JamesPlumb converts Victorian tannery into London HQ for PSLab
Blocky concrete plinths dominate lighting brand PSLab's London headquarters, which local studio JamesPlumb has designed to evoke "quiet brutalism".
Tucked down a quiet side street in south London's Bermondsey neighbourhood, PSLab's HQ occupies a Victorian-era tannery – a place where animal hides are processed to produce leather.
The lighting brand, which originally launched in Beirut, tasked JamesPlumb with transforming the historic building into a sequence of "defined yet intertwined" work areas where its staff could easily interact and collaborate.
"We all agreed from very early on that the key was for it not to be an office, nor a showroom – but to become a home for PSLab in London," said the studio's founders, James Russell and Hannah Plumb, who had first worked with PSLab on the design of an Aesop store in London back in 2015.
"We admire and respect each other's ways of working – at the heart of any project is not just the aesthetic - but how it feels to inhabit the environment," they told Dezeen.
The studio completely stripped back the building to expose its industrial shell, only leaving behind its bare-brick walls, steel columns and a number of sunken pits that would have once been used to dye animal hides.
These pits have been filled with concrete to create a series of different-height plinths, their blocky shape a subtle reference to monolithic structures that Russell and Plumb came across in a book called Bunker Archaeology by French philosopher Paul Virilio.
The plinths provide staff with a casual place to perch and work during the day, but can also serve as auditorium-style bench seating when the brand hosts large-scale events.
Some of them have been topped with slabs of concrete to create more formal work desks, while others have been dressed with linen-covered horsehair cushions to give some areas a cosy, lounge-like feel.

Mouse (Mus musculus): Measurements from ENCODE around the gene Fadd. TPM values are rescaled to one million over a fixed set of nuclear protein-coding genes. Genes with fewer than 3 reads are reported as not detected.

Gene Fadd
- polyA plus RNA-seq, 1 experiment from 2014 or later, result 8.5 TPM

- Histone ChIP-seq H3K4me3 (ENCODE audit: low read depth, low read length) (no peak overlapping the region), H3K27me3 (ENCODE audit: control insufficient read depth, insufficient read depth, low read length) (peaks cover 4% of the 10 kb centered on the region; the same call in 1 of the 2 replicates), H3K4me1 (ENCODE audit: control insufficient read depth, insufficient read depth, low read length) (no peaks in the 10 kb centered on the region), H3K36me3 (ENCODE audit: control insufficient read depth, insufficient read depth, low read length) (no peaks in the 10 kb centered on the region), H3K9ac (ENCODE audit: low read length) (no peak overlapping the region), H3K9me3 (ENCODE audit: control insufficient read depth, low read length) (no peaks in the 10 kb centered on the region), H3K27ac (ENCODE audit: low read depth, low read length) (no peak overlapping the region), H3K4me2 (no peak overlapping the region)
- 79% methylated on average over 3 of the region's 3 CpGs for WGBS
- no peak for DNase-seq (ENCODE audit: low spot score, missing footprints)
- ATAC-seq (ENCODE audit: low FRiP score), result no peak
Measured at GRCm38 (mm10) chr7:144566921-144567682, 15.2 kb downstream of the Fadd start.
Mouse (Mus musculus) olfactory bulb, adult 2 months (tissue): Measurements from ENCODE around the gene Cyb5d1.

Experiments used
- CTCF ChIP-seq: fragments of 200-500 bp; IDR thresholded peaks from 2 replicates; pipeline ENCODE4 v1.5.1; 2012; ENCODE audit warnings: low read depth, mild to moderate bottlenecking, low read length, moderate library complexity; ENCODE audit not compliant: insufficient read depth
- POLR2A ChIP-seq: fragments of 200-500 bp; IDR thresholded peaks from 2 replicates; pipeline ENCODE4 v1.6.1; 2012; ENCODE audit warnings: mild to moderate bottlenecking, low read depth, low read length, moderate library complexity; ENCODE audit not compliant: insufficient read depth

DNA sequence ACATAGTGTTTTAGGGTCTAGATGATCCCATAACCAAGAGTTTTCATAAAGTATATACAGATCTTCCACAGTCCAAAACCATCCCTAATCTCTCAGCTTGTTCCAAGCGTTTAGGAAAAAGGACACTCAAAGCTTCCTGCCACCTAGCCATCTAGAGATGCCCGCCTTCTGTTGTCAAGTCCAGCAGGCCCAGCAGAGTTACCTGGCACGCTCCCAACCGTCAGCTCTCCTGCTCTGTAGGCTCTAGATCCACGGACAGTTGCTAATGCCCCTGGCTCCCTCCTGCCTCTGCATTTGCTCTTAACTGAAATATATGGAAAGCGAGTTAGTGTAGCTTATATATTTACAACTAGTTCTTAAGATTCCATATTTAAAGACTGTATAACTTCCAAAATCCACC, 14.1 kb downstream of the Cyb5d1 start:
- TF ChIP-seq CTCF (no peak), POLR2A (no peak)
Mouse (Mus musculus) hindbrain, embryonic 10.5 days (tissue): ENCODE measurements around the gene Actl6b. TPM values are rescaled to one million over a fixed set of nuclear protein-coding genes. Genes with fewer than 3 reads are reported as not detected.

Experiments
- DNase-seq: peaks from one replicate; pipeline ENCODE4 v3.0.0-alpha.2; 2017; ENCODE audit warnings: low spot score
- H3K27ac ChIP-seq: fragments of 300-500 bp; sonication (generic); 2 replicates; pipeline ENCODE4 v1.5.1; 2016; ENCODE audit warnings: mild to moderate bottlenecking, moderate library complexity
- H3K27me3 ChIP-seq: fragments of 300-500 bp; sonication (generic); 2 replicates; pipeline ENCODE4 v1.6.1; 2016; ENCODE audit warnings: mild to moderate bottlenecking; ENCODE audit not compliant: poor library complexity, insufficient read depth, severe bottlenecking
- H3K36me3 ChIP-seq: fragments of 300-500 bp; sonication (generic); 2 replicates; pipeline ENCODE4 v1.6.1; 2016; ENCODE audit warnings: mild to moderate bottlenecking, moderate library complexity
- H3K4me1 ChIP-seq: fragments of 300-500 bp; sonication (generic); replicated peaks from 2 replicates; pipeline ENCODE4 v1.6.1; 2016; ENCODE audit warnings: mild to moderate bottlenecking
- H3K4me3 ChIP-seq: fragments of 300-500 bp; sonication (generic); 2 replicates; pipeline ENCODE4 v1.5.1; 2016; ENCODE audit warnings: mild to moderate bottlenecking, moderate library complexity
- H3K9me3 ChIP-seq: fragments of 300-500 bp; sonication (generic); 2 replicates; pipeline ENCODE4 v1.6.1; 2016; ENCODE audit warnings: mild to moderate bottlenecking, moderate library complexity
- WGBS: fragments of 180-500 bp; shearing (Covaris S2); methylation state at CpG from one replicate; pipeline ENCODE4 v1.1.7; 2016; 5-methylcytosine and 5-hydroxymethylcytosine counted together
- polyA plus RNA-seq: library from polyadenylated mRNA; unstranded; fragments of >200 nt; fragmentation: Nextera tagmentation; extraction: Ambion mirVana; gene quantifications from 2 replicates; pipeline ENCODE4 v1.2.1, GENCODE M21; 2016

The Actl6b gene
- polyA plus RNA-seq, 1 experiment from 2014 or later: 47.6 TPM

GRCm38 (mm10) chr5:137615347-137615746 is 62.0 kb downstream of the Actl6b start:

Planters have also been integrated into several of the plinths which, combined with the potted trees and leafy vines that trail from the ceiling, are meant to channel the verdant greenhouses of the Orto Botanico garden in Palermo, Italy.
"The creative direction of the project was informed by a multitude of inspirations," Russell and Plumb explained.
"Through all of these we developed this sense of what we called a 'quiet brutalism', an internal concrete landscape, solid and permanent, yet inviting to the hand and to inhabit," the pair continued.
"Textures, deliberate imperfections, and intentional subtle misalignments all helped to bring a more human feel."
Over 350 pieces of black iron were used to build a gantry directly above the plinths.
It has been fitted with several spotlights that can be adjusted to create dramatic lighting for talks or product presentations.
"The [lighting] scheme in the space was inspired by our work process, we all wanted the experience of the space to feel in a sense like the experience of working with us," PSLab's founder, Dimitri Saddi, told Dezeen.
"The lights are not products showcased on a shelf – it is not a showroom in that sense - instead they are part of the living space itself and the starting point of a dialogue on the possibilities of light and shadow to be tailored to each project."
A gridded steel framework that displays sample materials, models and lighting prototypes has been erected on one side of the room, acting as a "spine" between the main office floor and the atelier space.
Beechwood drawers run along the bottom, while higher shelves are accessed by a ladder akin to what would be seen in a traditional library.
Typical factory-style doors close off a private meeting room with almost-black walls, which has been finished with a mustard-yellow bench and seating by Finnish designer Yrjö Kukkapuro.
This is the latest project by south London-based JamesPlumb, which creates design objects as well as interiors.
Last year, the studio used rubble salvaged from demolition sites to fashion a collection of delicate chandeliers and candelabras.
It also designed an Aesop branch in the English city of Bath, decking out the shop floor with reclaimed chapel tiles and rough chunks of stone.
Photography is by Rory Gardiner. Film was shot and directed by Lana Daher.